Sixty-four years since the U.S. Supreme Court struck down the principle of "separate but equal" education, public schools in many communities remain highly segregated and schools where students of color are the majority usually lag behind those with majority white student bodies on things like access to rigorous courses and school-based librarians.
The case was being watched by those concerned with the integrity of college sports and those who view sports betting as a danger to youths.
The state's highest court held that the perpetrator who killed two students and injured 26 met the standard for a life without parole sentence.
In a case being watched in education, the U.S. Supreme Court weighs President Donald Trump's directive limiting U.S. entry for residents from certain predominantly Muslim countries.
The teachers' unions and higher education groups join a challenge to President Donald Trump's restrictions on travel to the United States from six predominantly Muslim countries.
Among the participants in the live show on April 23 will be Mary Beth Tinker, who wore a black armband to protest the Vietnam War.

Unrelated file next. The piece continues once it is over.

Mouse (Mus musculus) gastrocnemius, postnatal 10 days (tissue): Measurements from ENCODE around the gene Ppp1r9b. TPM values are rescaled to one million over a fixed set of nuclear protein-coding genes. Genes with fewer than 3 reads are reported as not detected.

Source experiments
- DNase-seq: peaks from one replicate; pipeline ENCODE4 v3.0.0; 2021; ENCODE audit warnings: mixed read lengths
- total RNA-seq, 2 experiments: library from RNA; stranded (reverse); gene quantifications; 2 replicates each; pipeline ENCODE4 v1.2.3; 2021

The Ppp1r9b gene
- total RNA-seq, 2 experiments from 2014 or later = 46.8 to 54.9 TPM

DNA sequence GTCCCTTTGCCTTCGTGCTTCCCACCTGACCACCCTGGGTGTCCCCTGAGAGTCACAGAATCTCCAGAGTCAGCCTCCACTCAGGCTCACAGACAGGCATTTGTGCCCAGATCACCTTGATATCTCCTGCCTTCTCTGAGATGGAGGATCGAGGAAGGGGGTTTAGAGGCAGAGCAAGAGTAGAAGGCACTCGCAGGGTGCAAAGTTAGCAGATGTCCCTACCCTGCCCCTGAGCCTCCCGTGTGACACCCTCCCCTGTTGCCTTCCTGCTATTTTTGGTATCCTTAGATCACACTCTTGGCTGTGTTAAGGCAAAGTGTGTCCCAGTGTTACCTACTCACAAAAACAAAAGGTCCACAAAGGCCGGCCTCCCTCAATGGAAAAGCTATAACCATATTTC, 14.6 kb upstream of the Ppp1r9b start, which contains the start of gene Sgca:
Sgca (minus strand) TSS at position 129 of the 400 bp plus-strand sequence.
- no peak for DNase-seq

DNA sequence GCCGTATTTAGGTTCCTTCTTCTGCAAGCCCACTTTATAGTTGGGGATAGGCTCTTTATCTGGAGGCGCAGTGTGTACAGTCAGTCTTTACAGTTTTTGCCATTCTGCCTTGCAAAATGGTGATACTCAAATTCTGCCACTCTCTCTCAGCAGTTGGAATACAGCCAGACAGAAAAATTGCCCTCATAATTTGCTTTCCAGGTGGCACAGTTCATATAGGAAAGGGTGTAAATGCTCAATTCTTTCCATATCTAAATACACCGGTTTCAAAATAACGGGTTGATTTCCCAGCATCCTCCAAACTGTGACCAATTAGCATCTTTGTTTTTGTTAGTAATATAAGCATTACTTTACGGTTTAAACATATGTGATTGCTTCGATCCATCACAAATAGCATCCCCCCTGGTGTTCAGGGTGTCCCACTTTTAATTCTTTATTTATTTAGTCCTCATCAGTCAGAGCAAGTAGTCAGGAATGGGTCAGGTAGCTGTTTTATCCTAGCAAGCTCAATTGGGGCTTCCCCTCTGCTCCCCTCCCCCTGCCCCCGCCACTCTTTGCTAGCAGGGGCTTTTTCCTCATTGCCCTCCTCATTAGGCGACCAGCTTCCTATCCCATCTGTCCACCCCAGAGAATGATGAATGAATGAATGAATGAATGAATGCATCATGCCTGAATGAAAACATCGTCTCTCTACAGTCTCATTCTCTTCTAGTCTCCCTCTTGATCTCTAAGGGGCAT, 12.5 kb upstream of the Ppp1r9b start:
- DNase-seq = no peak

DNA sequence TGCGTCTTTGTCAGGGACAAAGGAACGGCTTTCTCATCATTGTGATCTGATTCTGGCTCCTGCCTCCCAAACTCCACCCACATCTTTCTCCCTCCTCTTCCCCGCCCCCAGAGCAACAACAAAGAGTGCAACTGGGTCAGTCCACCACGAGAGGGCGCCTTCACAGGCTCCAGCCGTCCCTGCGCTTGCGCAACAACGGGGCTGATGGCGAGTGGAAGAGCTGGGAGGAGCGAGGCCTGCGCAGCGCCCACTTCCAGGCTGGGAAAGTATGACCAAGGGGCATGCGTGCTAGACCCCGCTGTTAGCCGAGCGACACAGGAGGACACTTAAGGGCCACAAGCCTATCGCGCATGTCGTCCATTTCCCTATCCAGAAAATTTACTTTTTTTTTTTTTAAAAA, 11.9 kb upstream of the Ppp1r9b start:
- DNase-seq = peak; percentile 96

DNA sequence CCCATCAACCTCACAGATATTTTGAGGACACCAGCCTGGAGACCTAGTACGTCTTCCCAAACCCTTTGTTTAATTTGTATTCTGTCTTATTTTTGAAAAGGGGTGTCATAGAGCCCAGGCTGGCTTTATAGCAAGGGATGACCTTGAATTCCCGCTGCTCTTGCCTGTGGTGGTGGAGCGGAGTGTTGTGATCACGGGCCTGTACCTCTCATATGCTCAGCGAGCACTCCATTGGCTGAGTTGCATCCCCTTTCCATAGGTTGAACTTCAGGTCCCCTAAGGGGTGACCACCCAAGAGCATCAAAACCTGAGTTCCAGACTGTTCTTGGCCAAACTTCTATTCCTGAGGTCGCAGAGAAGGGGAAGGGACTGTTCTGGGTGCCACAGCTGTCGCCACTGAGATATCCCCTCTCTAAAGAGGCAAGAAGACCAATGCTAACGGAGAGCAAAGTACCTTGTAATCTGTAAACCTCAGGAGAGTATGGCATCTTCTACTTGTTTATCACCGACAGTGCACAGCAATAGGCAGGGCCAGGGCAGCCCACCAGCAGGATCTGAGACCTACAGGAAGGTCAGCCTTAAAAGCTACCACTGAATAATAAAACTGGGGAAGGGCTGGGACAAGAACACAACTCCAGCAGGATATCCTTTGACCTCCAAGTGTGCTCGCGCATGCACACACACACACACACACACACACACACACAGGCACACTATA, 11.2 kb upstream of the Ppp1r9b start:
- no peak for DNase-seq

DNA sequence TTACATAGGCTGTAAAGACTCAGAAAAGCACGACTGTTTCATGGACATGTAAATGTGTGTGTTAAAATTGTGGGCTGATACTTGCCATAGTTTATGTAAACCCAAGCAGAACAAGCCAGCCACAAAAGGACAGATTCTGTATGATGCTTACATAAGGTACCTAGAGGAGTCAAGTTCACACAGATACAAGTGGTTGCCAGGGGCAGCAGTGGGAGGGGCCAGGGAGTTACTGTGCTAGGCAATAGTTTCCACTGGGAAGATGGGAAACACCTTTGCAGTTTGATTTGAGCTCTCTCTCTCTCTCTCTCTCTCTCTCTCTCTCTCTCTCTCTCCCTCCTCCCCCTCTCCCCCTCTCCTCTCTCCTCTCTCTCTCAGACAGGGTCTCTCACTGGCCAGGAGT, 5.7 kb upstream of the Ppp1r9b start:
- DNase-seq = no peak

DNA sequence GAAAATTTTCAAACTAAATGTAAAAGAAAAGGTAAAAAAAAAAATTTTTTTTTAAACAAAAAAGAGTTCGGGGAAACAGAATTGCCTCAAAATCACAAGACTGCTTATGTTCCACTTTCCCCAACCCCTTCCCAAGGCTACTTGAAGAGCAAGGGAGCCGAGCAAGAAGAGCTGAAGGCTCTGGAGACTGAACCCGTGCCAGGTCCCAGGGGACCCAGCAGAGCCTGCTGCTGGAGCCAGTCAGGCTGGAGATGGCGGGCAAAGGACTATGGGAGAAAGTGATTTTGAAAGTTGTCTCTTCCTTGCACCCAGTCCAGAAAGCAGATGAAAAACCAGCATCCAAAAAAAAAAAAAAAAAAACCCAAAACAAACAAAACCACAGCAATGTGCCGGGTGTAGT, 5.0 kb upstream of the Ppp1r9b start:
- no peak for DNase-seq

The U.S. Supreme Court hears arguments in a case with the potential to add billions of dollars in revenue to state and school district coffers nationwide.
For the 45 states and the District of Columbia, estimates of lost sales-tax revenue from out-of-state sellers range from $8 billion to $34 billion annually.
The landmark school desegregation ruling may be settled law, but can also be used to put nominees on the spot, as one of President Donald Trump's picks for the federal bench saw this week.
The U.S. Court of Appeals for the 7th Circuit holds that nothing in the 1965 federal voting-rights law requires any public office to be elective.